Last week, I reported on my informal survey of health insurance companies and their estimate for how much rates will rise on account of the Affordable Care Act (“Obamacare”).
Today, there are press reports quoting the CEO of Aetna with their estimate. The Aetna estimate is worse than mine.
Health insurance premiums may as much as double for some small businesses and individual buyers in the U.S. when the Affordable Care Act’s major provisions start in 2014, Aetna Inc. (AET)’s chief executive officer said.
While subsidies in the law will shield some people, other consumers who make too much for assistance are in for “premium rate shock,” Mark Bertolini, who runs the third-biggest U.S. health-insurance company, told analysts yesterday at a conference in New York. The prospect has spurred discussion of having Congress delay or phase in parts of the law, he said.
“We’ve shared it all with the people in Washington and I think it’s a big concern,” the CEO said. “We’re going to see some markets go up as much as as 100 percent.”
Bertolini’s prediction is at odds with Congressional Budget Office estimates that the law will have little effect on small and large-employer plans and the Obama administration’s projections that middle-class families will actually save money. The 2010 law is expected to extend health care to about 30 million people who otherwise couldn’t get insurance, paid for by new taxes and fees on companies and wealthier individuals.
Those taxes will make coverage more expensive for insurers, as will other provisions such as a ban on discriminating against people with pre-existing medical conditions, Bertolini said. Premiums are likely to increase 25 percent to 50 percent on average in the small-group and individual markets, he said, citing projections by his Hartford, Connecticut-based company.
You might recall that I found baseline individual rates are likely to rise 30% to 40% with younger people’s rates doubling because of the change in age-rating to 3:1 that will drive substantial rate compression. I found small group rates increasing by about half this.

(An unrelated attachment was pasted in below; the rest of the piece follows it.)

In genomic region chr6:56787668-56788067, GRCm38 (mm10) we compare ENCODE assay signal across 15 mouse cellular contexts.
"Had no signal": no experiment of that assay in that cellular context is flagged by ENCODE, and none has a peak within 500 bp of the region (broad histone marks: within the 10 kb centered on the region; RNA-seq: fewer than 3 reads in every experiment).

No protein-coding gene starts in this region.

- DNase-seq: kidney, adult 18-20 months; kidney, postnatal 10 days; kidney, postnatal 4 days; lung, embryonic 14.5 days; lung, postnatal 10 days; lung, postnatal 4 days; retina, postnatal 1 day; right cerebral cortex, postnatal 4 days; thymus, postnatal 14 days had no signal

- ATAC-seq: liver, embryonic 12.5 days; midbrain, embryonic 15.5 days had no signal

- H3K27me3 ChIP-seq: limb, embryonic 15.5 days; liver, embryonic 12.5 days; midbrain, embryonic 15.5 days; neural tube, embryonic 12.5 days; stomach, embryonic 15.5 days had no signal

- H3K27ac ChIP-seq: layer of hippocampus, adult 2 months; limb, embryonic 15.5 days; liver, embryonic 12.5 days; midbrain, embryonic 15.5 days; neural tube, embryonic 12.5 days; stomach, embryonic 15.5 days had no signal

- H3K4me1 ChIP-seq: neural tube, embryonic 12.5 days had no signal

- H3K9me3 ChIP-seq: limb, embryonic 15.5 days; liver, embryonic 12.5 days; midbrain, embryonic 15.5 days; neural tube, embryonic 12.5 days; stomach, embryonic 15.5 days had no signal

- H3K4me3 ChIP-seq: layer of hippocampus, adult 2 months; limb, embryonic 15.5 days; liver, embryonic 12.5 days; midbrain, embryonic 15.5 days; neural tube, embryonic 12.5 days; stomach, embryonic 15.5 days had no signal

My sense is that rates in a few states that have already had significant market reforms and already have the most mandates––Massachusetts and New Jersey, for example––will see little change. But for the vast majority of states there will be rate shock.
I can also tell you that, so far, I have detected no serious effort on the part of Democrats to delay anything. Frankly, I think hard core supporters of the new health law and the administration are in denial about what is coming.
I expect more health insurers to be echoing the Aetna’s comments in coming weeks. There is a real concern in the industry they need to get out ahead of this telling people why rates are shooting up to counter the “shoot the messenger” attacks that will be sure to come.
And, while the administration is beginning to understand the disruptive effect of converting to 3:1 age bands, they have not been able to find a way to phase it in or cancel it––the statue is very clear that we have to go to 3:1 age rating on January 1, 2014.
Robert Laszewski has been a fixture in Washington health policy circles for the better part of three decades. He currently serves as the president of Health Policy and Strategy Associates of Alexandria, Virginia. You can read more of his thoughtful analysis of healthcare industry trends at The Health Policy and Marketplace Blog, where this post first appeared.